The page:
W3C home > Mailing lists > Public > public-device-apis@w3.org > August 2009

RE: Editing specifications with ReSpec.js

From: Marcin Hanclik <Marcin.Hanclik@access-company.com>
Date: Thu, 13 Aug 2009 13:32:03 +0200
To: Robin Berjon <robin@robineko.com>
CC: Anselm R Garbe <anselm@aplixcorp.com>, JOSE MANUEL CANTERA FONSECA <jmcf@tid.es>, "public-device-apis@w3.org" <public-device-apis@w3.org>, Marcos Caceres <marcosc@opera.com>
Message-ID: <FAA1D89C5BAF1142A74AF116630A9F2C2890C657C2@OBEEX01.obe.access-company.com>
Hi Robin,

>>> Specs being self-contained (e.g. the editing format is the rendering
>>> format, or with internal JS) may result in consistency-verification
>>> issues.
>>
>>I'm sorry but I don't understand what you mean. Do you have a specific
>>example?
I meant here the fact that one spec is collecting knowledge from potentially a few domains, e.g. Web IDL, algorithms, markup etc. all intermingled together in one document.
Those domains are linked together usually by prose that is not verifiable and it may result in consistency issues.
>From another pov having the "domains" clearly marked, we could easier develop tools for them.
I am thinking about putting each part of the spec into separate <div> and mark the classes as it is done e.g. in HTML5 for Web IDL.

>>Honestly, I don't want a specification building system
OK.
Would marking the parts with <div>'s work for you?
Then each domain expert could concentrate on her/his domain e.g. by extracting the relevant part with some XSLT.

>>Check. We simply use nest <ol> with <var>.
>>Check. That's supported with <dl> and some microparsing. It is easily
>>extensible to match changes in WebIDL.
Could this be formally documented somewhere? .txt file would suffice, I think.

>>But why bother editing multiple source documents when one suffices?
As above, one document would be ok.
Initially I thought that the initial "editors'" document would be processed by a set of XSLT or other tools to produce readable version, but having your comments I assume that we just may need to mark the different parts of the specs so that relevant checkers could be applied to them. Once some issues are identified, they would be fed back by hand into the original spec. This is how it works with widls and my checkers.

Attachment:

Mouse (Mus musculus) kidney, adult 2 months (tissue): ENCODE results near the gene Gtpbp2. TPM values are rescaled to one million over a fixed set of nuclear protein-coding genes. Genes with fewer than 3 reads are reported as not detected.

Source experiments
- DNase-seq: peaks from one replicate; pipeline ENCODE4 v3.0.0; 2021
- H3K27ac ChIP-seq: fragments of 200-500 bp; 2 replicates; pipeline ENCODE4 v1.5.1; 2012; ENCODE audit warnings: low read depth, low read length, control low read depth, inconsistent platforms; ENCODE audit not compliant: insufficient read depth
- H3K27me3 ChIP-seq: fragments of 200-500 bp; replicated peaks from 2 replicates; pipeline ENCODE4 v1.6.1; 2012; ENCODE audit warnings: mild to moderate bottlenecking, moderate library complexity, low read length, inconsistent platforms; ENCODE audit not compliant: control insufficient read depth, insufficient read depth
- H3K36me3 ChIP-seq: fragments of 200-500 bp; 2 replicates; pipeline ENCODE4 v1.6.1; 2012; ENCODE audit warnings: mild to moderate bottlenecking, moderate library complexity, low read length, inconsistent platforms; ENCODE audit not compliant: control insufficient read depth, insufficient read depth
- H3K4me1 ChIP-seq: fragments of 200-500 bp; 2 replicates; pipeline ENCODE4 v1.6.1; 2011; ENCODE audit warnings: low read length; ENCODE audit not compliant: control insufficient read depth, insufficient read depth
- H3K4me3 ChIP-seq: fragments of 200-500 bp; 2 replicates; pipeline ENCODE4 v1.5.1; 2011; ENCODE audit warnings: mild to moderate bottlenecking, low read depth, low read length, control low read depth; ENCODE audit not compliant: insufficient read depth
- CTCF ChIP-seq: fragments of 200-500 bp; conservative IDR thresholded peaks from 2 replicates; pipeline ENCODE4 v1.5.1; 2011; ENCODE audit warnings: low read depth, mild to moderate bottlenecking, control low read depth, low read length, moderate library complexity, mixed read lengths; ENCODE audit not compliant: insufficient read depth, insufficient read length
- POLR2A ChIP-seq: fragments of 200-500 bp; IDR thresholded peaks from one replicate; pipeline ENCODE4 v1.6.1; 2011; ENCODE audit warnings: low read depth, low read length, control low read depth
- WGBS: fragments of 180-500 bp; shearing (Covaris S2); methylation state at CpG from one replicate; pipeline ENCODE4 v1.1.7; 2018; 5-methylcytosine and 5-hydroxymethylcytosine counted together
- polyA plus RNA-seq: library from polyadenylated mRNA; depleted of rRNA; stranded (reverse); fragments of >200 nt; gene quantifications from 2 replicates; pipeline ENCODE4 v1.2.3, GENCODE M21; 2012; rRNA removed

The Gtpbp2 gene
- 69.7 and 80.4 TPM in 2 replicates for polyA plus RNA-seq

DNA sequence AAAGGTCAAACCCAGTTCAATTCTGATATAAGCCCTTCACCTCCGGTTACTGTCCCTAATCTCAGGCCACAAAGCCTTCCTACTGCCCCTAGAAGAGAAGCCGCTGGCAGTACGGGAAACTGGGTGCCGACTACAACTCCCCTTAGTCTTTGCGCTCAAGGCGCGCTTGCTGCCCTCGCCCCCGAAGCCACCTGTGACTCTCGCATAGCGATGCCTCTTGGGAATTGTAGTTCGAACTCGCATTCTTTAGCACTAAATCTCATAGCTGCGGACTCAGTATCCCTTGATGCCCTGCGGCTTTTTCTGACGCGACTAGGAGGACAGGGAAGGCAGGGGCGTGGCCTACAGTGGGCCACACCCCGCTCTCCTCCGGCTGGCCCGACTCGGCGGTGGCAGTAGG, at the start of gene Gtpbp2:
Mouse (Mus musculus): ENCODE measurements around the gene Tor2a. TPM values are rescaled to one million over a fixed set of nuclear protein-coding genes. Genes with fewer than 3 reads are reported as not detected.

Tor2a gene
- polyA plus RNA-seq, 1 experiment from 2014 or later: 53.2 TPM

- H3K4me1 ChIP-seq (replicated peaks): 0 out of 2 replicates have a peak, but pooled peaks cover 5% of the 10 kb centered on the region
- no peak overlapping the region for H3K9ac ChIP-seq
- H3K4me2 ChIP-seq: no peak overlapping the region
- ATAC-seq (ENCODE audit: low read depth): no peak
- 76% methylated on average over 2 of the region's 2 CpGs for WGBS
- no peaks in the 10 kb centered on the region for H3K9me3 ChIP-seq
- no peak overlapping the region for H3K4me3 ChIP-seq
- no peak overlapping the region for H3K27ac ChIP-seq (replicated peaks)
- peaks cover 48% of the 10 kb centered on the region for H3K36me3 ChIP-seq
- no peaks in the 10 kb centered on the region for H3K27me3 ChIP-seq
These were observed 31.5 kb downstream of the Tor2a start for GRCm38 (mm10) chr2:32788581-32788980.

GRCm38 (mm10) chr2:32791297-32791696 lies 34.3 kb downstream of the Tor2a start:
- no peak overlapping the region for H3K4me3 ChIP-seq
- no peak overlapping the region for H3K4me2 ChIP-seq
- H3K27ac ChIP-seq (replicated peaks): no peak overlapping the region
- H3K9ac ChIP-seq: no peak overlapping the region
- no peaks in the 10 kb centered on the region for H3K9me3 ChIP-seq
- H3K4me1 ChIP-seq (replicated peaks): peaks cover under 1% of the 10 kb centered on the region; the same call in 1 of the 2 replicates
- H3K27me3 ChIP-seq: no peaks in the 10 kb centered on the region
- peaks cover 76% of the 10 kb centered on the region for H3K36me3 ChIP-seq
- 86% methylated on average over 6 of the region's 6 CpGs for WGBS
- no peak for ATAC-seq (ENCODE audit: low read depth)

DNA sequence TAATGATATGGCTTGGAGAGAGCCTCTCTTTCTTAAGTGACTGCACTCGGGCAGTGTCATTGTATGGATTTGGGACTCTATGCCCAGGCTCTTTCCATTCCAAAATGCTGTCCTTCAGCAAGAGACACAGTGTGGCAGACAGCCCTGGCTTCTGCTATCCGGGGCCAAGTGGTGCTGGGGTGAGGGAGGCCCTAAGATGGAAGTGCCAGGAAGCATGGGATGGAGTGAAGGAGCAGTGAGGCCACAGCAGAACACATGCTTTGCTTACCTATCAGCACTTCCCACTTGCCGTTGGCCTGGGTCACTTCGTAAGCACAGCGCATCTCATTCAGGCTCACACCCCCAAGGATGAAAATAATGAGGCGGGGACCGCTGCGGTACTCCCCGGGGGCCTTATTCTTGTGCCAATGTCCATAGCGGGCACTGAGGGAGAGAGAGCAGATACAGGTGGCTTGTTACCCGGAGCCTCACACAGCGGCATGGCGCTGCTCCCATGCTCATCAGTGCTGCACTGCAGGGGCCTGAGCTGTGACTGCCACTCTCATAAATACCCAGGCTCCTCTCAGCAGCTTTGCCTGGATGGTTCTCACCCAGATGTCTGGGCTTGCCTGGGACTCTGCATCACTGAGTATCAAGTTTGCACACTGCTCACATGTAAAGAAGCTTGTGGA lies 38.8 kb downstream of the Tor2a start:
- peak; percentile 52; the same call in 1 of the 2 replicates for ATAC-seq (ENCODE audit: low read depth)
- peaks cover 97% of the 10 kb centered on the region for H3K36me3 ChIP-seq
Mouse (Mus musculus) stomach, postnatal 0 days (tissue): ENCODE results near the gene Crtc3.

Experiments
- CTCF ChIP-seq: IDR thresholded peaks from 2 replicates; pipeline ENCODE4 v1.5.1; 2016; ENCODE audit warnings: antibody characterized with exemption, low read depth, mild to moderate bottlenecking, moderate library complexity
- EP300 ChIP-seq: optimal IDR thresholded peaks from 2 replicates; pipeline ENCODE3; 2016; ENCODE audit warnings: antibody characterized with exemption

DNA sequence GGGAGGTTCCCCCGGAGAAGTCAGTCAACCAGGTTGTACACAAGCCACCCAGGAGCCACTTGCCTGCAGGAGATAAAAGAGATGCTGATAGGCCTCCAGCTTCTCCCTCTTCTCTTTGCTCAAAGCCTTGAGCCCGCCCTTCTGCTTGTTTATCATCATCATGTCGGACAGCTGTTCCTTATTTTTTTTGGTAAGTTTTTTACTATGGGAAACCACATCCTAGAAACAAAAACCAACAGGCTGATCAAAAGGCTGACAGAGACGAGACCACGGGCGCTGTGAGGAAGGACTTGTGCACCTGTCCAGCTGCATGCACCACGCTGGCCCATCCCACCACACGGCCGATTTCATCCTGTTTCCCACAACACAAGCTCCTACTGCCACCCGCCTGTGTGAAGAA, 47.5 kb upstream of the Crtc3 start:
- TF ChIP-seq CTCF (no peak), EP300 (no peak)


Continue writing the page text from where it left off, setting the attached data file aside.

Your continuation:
Thanks.

Kind regards,
Marcin

Marcin Hanclik
ACCESS Systems Germany GmbH
Tel: +49-208-8290-6452  |  Fax: +49-208-8290-6465
Mobile: +49-163-8290-646
E-Mail: marcin.hanclik@access-company.com

-----Original Message-----
From: Robin Berjon [mailto:robin@robineko.com]
Sent: Thursday, August 06, 2009 5:26 PM
To: Marcin Hanclik
Cc: Anselm R Garbe; JOSE MANUEL CANTERA FONSECA; public-device-apis@w3.org; Marcos Caceres
Subject: Re: Editing specifications with ReSpec.js

On Aug 6, 2009, at 13:41 , Marcin Hanclik wrote:
> Probably we will want to verify Web IDL fragments, we may want to
> check some semantics or dependencies between various parts of
> various specs.

That should be part of PubRules checking (so that a spec cannot be
released without the checks), and available as a separate tool. The
toolset of the editor should be fast (hence the idea of not having any
processor outside of the browser) and therefore do as little as
possible outside making sure the specification can be edited swiftly.

> Specs being self-contained (e.g. the editing format is the rendering
> format, or with internal JS) may result in consistency-verification
> issues.

I'm sorry but I don't understand what you mean. Do you have a specific
example?

> On the other hand probably we do not want to "specification-building-
> system" to be over-engineered.

Honestly, I don't want a specification building system - I just want
to edit a document, and for that to be simple, straightforward, and
most important of all vernacular. I've built specification building
systems before and they are always over-engineered because writing a
specification should be nothing more than just writing a document,
with repeated things automatic, common things short, and hard things
possible.

> 1. algorithms - they could be presented in some agreed pseudo-code
> (e.g. as in P&C or HTML5, or something else)

Check. We simply use nest <ol> with <var>.

> 2. APIs in Web IDL

Check. That's supported with <dl> and some microparsing. It is easily
extensible to match changes in WebIDL.

> 3. definitions - dfn in markup would be ok as it is used now
> 4. acknowledgements - just text
> 5. references - any
> 6. descriptions with links to algorithm and Web IDL fragments in the
> same final document

But why bother editing multiple source documents when one suffices?

--
Robin Berjon
   robineko - setting new standards
   http://robineko.com/




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Received on Thursday, 13 August 2009 11:33:23 UTC

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